► Less than one year til electric VWs
► Your Volkswagen ID sub brand briefing
► The EV hardware bound for 10m cars
The electric ID brand is as significant to Volkswagen as the Beetle was in 1945 and the original Golf in 1974. In their different ways, they transformed the company. Can ID do the same at a time when VW is still being buffeted by the aftershocks of Dieselgate? This is a revolution in vehicle design and manufacture that’s about to get very real, with VW committed to putting its first production ID on sale in 2020 for the price of a decent Golf diesel.
And this week a senior board member was quoted by Reuters saying that VW would stop building internal combustion engines by 2026. While VW isn’t dropping petrol and diesel just yet, its investment in electrification is vast; there’s no turning back now. The only question is how long the electric and internal-combustion product lines will co-exist. The £5.3bn programme includes £1.1bn at its Braunschweig, Salzgitter and Kassel sites, with a further £1bn at Zwickau. That investment in production capacity is necessary because VW expects to be building 100,000 ID models in 2020, rising to 10 times that in 2025.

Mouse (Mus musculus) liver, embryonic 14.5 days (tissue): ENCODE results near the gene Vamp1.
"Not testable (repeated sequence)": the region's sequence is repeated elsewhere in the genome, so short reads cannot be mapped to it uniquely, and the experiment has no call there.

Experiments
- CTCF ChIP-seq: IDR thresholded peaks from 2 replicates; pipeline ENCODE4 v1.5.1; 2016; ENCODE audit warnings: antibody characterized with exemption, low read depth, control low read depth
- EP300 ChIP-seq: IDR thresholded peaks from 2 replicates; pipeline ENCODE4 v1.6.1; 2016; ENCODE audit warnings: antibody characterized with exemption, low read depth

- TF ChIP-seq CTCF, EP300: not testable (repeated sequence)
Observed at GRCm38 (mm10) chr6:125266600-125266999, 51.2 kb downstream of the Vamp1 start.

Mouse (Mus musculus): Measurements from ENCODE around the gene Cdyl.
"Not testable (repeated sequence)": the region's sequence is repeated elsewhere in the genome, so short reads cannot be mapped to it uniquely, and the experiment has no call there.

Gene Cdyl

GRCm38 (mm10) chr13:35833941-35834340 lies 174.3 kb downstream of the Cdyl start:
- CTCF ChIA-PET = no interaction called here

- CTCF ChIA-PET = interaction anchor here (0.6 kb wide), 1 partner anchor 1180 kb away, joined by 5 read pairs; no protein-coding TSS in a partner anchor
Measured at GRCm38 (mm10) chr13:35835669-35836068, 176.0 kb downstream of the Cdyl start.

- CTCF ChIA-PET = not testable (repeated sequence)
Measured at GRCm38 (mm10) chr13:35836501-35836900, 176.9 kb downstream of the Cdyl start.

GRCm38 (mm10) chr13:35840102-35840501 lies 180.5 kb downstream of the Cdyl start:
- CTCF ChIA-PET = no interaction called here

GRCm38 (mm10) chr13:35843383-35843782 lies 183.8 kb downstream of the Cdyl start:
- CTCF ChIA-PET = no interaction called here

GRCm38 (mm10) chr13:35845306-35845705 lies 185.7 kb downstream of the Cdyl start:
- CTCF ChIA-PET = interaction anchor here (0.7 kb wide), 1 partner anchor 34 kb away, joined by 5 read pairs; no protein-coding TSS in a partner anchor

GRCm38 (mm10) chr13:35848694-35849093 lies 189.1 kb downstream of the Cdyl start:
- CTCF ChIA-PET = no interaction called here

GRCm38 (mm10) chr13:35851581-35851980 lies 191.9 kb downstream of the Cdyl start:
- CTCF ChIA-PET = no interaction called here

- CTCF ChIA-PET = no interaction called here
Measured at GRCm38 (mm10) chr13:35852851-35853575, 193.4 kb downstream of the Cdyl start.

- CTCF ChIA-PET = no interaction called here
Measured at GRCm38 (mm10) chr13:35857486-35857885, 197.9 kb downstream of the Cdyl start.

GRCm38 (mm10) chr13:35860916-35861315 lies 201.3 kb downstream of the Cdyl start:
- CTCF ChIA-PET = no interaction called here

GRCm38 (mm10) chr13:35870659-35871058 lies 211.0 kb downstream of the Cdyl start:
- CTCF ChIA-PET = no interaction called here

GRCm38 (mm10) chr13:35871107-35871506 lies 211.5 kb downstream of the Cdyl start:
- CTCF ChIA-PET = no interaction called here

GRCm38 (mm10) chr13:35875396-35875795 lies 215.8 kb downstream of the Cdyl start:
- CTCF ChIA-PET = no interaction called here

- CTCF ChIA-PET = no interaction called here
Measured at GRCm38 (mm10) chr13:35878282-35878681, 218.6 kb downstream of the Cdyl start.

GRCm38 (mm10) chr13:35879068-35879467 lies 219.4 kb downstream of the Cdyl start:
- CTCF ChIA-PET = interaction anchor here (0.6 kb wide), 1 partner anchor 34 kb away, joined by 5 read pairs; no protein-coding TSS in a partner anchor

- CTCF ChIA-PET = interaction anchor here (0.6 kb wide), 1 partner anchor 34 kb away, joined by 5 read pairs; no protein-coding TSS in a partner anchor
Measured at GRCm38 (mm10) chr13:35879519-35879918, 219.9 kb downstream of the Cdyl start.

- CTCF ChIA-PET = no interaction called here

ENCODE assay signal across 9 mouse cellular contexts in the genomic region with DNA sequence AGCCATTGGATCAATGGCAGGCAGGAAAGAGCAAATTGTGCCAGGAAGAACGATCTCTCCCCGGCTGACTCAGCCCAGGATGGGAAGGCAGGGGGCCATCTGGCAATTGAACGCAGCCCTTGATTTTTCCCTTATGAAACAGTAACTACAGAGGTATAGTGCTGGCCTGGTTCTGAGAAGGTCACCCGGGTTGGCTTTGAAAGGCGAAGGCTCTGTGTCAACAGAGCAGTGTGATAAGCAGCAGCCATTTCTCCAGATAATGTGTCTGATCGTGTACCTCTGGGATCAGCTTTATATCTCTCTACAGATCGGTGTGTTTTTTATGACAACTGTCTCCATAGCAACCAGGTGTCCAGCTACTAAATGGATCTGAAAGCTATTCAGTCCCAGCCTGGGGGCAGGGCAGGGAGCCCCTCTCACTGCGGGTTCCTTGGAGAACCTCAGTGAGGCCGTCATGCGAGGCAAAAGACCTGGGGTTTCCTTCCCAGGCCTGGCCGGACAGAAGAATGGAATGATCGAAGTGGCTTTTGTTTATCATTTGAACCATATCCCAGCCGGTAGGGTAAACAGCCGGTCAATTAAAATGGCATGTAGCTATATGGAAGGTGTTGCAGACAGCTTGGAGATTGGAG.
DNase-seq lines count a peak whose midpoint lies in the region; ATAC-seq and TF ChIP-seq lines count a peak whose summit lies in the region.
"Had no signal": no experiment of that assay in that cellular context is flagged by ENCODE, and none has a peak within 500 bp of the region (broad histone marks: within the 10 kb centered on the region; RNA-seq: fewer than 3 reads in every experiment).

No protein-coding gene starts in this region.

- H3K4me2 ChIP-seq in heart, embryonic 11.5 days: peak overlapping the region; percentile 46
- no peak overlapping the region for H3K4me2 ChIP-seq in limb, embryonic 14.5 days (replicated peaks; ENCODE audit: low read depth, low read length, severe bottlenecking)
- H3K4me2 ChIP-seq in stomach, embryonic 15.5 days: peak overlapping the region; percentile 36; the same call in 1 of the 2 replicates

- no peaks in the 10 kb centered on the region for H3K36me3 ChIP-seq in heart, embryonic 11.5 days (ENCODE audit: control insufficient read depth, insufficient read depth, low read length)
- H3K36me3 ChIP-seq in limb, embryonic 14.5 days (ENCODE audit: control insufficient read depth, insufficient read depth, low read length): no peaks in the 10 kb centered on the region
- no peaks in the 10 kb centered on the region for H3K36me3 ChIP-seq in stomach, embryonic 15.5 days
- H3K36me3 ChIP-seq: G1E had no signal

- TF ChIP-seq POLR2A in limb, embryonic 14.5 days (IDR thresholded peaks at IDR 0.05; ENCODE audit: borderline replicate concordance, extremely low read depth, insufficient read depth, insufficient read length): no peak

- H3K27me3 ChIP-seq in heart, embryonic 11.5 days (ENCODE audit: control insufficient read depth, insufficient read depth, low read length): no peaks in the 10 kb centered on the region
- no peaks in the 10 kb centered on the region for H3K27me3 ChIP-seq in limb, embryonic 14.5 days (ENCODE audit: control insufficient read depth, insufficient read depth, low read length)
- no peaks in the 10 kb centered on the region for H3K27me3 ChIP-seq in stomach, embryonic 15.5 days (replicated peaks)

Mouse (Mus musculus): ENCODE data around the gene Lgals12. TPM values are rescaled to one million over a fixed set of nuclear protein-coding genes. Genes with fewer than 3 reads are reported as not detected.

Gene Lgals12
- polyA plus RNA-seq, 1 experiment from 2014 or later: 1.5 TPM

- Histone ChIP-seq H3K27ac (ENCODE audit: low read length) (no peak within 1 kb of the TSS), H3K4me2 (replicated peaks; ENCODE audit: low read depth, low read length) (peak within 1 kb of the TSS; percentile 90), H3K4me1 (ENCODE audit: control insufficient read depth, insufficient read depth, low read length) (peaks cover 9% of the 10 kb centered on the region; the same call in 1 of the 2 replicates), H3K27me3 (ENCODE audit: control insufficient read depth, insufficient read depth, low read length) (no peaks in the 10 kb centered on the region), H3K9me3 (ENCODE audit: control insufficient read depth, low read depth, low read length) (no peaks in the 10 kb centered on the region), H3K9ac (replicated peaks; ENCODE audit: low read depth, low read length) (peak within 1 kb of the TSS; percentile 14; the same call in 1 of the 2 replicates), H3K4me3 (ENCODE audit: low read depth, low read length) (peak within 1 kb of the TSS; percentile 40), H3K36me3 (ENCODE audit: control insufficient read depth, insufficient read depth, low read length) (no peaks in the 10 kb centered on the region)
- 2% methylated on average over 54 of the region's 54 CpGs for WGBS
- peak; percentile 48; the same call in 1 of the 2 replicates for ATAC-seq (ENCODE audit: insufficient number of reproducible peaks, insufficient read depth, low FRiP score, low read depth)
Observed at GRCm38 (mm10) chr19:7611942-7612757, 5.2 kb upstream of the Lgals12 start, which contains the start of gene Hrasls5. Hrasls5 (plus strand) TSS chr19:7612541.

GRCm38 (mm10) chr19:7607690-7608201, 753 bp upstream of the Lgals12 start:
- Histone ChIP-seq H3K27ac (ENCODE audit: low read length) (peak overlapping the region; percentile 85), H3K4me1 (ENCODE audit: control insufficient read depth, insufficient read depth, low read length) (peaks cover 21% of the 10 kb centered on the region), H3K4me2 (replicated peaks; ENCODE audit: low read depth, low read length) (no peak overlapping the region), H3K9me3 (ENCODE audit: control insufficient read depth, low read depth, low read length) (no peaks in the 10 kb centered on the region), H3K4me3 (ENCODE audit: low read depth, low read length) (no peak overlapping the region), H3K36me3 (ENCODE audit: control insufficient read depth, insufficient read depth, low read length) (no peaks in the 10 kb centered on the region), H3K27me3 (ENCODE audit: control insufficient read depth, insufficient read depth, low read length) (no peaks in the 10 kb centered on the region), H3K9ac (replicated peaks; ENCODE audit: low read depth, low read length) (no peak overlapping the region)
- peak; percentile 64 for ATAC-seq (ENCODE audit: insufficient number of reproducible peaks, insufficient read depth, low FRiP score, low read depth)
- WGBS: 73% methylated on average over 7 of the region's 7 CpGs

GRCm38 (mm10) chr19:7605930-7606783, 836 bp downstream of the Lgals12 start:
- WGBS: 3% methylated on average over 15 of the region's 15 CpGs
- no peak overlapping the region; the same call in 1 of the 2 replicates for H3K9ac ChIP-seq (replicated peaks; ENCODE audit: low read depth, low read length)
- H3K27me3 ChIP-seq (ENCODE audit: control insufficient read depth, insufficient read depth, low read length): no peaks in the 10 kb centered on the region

Key to the programme, which will see the roll-out of 27 EV models from Seat, Skoda, Audi and VW worldwide by 2022, is its modular electric drive matrix or MEB platform. ‘This is the world’s first platform dedicated to electrification,’ Christian Senger, head of the e-mobility product line, told CAR.
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The hatch displayed at the ID brand’s launch is the size of a Golf but with the interior space of a Passat – a crucial advantage of electric propulsion. ‘Each of the ID models, which will range from A-segment through to a saloon, SUV and a seven-seater, will have the interior space of the class above,’ explained Andreas Köhler of the MEB’s electronic project management team.